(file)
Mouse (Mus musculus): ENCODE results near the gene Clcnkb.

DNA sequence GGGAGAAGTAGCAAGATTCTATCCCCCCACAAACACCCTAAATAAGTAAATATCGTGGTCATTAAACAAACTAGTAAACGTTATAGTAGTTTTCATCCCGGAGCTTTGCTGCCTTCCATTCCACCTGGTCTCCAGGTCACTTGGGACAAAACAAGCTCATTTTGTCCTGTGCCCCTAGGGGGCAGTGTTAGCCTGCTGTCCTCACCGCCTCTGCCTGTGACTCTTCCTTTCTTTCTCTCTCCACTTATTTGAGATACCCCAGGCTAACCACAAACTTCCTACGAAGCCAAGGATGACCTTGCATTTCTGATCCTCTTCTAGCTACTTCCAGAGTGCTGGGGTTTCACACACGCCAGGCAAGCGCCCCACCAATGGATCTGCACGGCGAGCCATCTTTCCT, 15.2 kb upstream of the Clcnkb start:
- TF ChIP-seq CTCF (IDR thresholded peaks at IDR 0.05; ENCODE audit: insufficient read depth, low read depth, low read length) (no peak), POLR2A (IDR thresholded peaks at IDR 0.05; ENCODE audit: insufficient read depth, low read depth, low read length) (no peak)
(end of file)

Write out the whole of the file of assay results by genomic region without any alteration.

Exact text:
Mouse (Mus musculus): ENCODE results near the gene Clcnkb.

DNA sequence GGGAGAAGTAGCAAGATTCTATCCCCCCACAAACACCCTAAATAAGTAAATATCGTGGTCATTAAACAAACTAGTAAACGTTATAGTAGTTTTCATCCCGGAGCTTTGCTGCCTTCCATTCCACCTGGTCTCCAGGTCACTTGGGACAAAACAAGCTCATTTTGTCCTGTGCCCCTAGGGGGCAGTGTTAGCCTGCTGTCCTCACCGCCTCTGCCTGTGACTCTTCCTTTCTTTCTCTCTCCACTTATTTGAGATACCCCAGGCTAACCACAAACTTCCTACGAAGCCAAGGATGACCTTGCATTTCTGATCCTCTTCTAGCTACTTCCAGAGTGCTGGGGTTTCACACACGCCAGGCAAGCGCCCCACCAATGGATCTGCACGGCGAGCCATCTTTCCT, 15.2 kb upstream of the Clcnkb start:
- TF ChIP-seq CTCF (IDR thresholded peaks at IDR 0.05; ENCODE audit: insufficient read depth, low read depth, low read length) (no peak), POLR2A (IDR thresholded peaks at IDR 0.05; ENCODE audit: insufficient read depth, low read depth, low read length) (no peak)